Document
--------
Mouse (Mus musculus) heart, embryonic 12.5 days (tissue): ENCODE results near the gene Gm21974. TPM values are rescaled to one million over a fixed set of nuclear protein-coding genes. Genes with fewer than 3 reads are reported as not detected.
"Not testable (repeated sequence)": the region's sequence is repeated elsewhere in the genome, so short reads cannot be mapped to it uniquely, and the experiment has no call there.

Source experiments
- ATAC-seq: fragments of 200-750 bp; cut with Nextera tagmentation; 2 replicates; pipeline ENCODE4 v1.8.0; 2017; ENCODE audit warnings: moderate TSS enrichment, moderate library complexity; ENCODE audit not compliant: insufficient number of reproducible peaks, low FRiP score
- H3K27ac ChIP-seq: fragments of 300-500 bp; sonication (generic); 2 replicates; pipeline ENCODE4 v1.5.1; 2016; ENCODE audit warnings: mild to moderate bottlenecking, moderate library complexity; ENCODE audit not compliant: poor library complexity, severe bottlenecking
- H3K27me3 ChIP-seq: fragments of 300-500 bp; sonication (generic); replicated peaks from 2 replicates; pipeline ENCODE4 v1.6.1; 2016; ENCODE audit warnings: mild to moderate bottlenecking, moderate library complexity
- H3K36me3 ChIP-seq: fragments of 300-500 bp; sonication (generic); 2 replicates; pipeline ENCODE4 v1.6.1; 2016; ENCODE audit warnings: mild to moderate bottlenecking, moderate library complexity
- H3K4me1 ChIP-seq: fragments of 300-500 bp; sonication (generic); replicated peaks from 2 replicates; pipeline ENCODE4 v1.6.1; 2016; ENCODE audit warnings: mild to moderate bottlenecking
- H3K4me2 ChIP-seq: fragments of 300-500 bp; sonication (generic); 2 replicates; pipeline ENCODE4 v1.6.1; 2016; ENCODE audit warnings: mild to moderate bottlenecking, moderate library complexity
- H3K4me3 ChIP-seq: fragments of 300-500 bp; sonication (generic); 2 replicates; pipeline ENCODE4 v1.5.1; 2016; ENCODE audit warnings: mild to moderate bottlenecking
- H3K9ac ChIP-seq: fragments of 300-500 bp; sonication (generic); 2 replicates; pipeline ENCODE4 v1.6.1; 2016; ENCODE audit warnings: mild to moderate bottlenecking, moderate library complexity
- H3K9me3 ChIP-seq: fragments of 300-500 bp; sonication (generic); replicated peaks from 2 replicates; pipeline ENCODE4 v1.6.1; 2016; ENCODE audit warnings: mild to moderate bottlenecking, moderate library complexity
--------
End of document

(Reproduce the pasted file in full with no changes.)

Mouse (Mus musculus) heart, embryonic 12.5 days (tissue): ENCODE results near the gene Gm21974. TPM values are rescaled to one million over a fixed set of nuclear protein-coding genes. Genes with fewer than 3 reads are reported as not detected.
"Not testable (repeated sequence)": the region's sequence is repeated elsewhere in the genome, so short reads cannot be mapped to it uniquely, and the experiment has no call there.

Source experiments
- ATAC-seq: fragments of 200-750 bp; cut with Nextera tagmentation; 2 replicates; pipeline ENCODE4 v1.8.0; 2017; ENCODE audit warnings: moderate TSS enrichment, moderate library complexity; ENCODE audit not compliant: insufficient number of reproducible peaks, low FRiP score
- H3K27ac ChIP-seq: fragments of 300-500 bp; sonication (generic); 2 replicates; pipeline ENCODE4 v1.5.1; 2016; ENCODE audit warnings: mild to moderate bottlenecking, moderate library complexity; ENCODE audit not compliant: poor library complexity, severe bottlenecking
- H3K27me3 ChIP-seq: fragments of 300-500 bp; sonication (generic); replicated peaks from 2 replicates; pipeline ENCODE4 v1.6.1; 2016; ENCODE audit warnings: mild to moderate bottlenecking, moderate library complexity
- H3K36me3 ChIP-seq: fragments of 300-500 bp; sonication (generic); 2 replicates; pipeline ENCODE4 v1.6.1; 2016; ENCODE audit warnings: mild to moderate bottlenecking, moderate library complexity
- H3K4me1 ChIP-seq: fragments of 300-500 bp; sonication (generic); replicated peaks from 2 replicates; pipeline ENCODE4 v1.6.1; 2016; ENCODE audit warnings: mild to moderate bottlenecking
- H3K4me2 ChIP-seq: fragments of 300-500 bp; sonication (generic); 2 replicates; pipeline ENCODE4 v1.6.1; 2016; ENCODE audit warnings: mild to moderate bottlenecking, moderate library complexity
- H3K4me3 ChIP-seq: fragments of 300-500 bp; sonication (generic); 2 replicates; pipeline ENCODE4 v1.5.1; 2016; ENCODE audit warnings: mild to moderate bottlenecking
- H3K9ac ChIP-seq: fragments of 300-500 bp; sonication (generic); 2 replicates; pipeline ENCODE4 v1.6.1; 2016; ENCODE audit warnings: mild to moderate bottlenecking, moderate library complexity
- H3K9me3 ChIP-seq: fragments of 300-500 bp; sonication (generic); replicated peaks from 2 replicates; pipeline ENCODE4 v1.6.1; 2016; ENCODE audit warnings: mild to moderate bottlenecking, moderate library complexity